The French Riviera – The Cote ‘d Azur

Posted by admin in Property Letters, The South of France | January 12th 2005

The Cote d’ Azur stretches from Menton on the French / Italian border, through Monaco, Nice and Cannes to St Tropez in the West.

It can be covered is less than an hour and a half drive, end to end, on the A8 motorway.
It stretches from the beautiful Mediterranean to the mountains, a narrow strip of very special land protected from the vagaries of European weather by geography – namely the Alpes Maritime.

The climate is similar to that of Cape Town, minus the wind.

The history of the region goes back to ancient Greek times, Antibes and Sophia Antipolis being two examples of ancient Greek towns.
The Roman influence and ruins include Emperor Augusta’s “Trophee”, a soaring monument built at the ancient gateway to the Alps just above Monaco in La Turbie, and the Roman port at Frejus.
Mediaeval villages top many of the hills and mountains, and are wonderful to visit today, examples being Eze, St.Paul de Vence, Gorbio and Mougins.

Historically the region attracted some of the worlds most renowned artists; Cezanne, Degas, Monet, Renoir, Picasso. Their influence can still be felt.

Arguably the best food and wines in France are proudly served in even the most modest restaurants, while for connoisseurs the choice is greater than anyone could sample in a lifetime.

Year round some of the most beautiful and prestigious courses in Europe offer golf which is both affordable and within close proximity.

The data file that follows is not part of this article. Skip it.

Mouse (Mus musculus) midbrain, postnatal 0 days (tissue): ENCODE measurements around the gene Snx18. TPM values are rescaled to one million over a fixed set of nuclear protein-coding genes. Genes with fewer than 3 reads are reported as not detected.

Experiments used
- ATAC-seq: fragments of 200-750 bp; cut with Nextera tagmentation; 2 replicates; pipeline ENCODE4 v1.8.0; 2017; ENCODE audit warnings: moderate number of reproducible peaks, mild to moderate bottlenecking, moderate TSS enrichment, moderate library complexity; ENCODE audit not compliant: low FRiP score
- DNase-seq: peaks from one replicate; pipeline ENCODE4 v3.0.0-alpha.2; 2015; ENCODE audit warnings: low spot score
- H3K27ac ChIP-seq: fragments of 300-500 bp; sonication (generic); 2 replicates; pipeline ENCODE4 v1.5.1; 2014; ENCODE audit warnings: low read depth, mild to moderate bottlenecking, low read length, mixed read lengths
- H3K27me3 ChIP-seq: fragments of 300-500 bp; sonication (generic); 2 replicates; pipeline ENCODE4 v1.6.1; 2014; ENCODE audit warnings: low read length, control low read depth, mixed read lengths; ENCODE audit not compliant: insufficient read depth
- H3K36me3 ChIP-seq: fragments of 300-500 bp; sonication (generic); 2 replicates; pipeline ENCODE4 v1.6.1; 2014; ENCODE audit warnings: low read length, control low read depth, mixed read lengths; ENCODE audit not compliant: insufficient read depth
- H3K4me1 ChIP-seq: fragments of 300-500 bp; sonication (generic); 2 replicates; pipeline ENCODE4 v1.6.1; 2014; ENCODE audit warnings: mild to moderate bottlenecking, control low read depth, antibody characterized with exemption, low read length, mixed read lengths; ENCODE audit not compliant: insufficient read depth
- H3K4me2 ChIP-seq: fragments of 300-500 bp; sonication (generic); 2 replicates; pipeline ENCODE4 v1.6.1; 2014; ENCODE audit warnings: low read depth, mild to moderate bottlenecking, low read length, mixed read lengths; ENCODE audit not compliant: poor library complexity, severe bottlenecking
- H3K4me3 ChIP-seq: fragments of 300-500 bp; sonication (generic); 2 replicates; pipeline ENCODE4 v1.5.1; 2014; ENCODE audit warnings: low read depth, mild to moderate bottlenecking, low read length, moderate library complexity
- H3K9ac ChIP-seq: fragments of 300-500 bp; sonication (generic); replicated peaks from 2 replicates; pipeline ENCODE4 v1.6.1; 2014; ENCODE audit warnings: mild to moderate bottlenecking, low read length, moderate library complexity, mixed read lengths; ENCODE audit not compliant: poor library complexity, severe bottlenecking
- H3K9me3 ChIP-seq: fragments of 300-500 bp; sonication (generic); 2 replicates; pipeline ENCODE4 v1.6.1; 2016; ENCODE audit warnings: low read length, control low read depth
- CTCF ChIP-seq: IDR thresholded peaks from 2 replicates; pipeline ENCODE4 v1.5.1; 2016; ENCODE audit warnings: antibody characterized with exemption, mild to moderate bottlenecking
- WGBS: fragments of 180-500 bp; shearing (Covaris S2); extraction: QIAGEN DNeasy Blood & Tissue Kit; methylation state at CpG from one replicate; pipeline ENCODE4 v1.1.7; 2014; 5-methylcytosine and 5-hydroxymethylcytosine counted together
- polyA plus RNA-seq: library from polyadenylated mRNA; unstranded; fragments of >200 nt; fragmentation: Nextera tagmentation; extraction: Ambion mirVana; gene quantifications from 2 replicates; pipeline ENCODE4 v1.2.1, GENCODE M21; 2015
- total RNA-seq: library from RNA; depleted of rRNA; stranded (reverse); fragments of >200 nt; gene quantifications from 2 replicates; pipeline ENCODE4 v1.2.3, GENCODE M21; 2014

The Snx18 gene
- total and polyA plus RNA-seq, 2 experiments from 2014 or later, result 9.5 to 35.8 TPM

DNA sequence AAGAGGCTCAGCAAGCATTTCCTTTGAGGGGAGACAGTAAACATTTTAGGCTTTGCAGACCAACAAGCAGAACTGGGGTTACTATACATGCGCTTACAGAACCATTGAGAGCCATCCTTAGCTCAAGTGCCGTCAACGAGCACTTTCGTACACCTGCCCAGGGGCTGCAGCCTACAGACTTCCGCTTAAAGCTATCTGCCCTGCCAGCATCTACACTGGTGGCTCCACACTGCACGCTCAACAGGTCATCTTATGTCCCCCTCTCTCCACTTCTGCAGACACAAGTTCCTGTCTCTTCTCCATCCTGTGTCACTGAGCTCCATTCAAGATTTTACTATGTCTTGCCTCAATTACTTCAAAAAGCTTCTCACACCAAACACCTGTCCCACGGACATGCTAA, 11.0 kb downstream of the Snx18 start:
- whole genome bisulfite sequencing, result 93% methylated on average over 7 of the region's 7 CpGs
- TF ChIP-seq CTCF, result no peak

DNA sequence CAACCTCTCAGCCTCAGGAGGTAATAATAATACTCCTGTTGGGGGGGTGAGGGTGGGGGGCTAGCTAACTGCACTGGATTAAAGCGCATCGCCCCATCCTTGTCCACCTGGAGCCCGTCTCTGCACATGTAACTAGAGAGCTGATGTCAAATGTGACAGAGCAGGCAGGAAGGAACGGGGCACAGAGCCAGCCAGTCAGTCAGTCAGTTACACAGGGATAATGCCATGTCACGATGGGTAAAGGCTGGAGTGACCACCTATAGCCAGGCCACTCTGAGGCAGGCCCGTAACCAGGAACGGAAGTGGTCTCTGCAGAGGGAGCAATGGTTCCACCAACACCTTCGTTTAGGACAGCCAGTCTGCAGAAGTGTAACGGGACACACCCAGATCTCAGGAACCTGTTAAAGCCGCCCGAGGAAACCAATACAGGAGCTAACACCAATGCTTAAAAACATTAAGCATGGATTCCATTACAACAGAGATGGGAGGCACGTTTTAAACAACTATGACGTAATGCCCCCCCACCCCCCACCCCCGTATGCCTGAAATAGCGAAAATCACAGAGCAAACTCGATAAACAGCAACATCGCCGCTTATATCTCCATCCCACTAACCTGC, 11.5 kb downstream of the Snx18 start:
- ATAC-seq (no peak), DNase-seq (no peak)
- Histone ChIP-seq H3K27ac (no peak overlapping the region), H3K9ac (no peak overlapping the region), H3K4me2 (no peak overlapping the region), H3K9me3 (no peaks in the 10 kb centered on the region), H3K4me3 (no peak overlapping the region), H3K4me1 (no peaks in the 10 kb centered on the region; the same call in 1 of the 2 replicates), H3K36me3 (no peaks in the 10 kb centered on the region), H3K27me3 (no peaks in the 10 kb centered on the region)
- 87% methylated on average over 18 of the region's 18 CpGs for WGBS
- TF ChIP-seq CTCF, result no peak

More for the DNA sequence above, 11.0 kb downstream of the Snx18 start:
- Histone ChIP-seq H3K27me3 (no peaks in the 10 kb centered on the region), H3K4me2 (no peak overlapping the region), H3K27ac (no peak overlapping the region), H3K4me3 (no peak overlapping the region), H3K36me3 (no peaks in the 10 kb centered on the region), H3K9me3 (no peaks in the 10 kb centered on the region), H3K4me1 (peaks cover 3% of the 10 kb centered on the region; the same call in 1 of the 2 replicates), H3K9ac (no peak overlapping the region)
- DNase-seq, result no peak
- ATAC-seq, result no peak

There are 15 major courses in the Cote d’ Azur, the most well known perhaps being the Royal Mougins Golf Club, Golf du Claus Amic, Golf du Chateaux de Taulane, and the Monte Carlo Golf Club.
Contrary to popular belief they are not all impossibly expensive, and all except one offer special rates and incentives at all times of the year.

It is not widely known that world renowned ski slopes like Isola 2000, Auron, and others are within an hour and a half drive of Cannes. During the season buses leave every morning from the Cannes City Hall (and return every afternoon), providing a terrific service to those who would rather not drive.

Yachts and boating.
From around the world people flock to the French Riviera to boat. Every imaginable type of craft is on view at one of many yacht basins up and down the coast, from the littlest club or pleasure boat to the world’s greatest sailing vessels, and power boats to make your eyes water. International Ports are at Nice and Antibes as well as Monaco of course, but the yacht basins in Cannes, St. Tropez, Juan le Pins and so many other charming seaside towns are a pleasure to visit, to hire from, to enjoy for what is on show, and even for a great meal. There is something for everyone, and boating is a way of life to so many.
Each year in September, the event simply not to be missed is the Salon Nautique De Cannes. Whether one is a connoisseur or simply curious it is one of the world’s great exhibitions of boats and boating technology and hardware and fascinating to visit. The Bay of Cannes and the Old Port is a picture with the most beautifully appointed vessels from all over the world displayed. A stroll down the docks and along the jetties, back and forth between the highly polished yachts with their ports of origin reading like a who’s who of the worlds most romantic ports (Barbados, Grand Cayman, Jersey, London, New York, Sydney, Dubai, Cape Town and many others) is wonderful after dinner.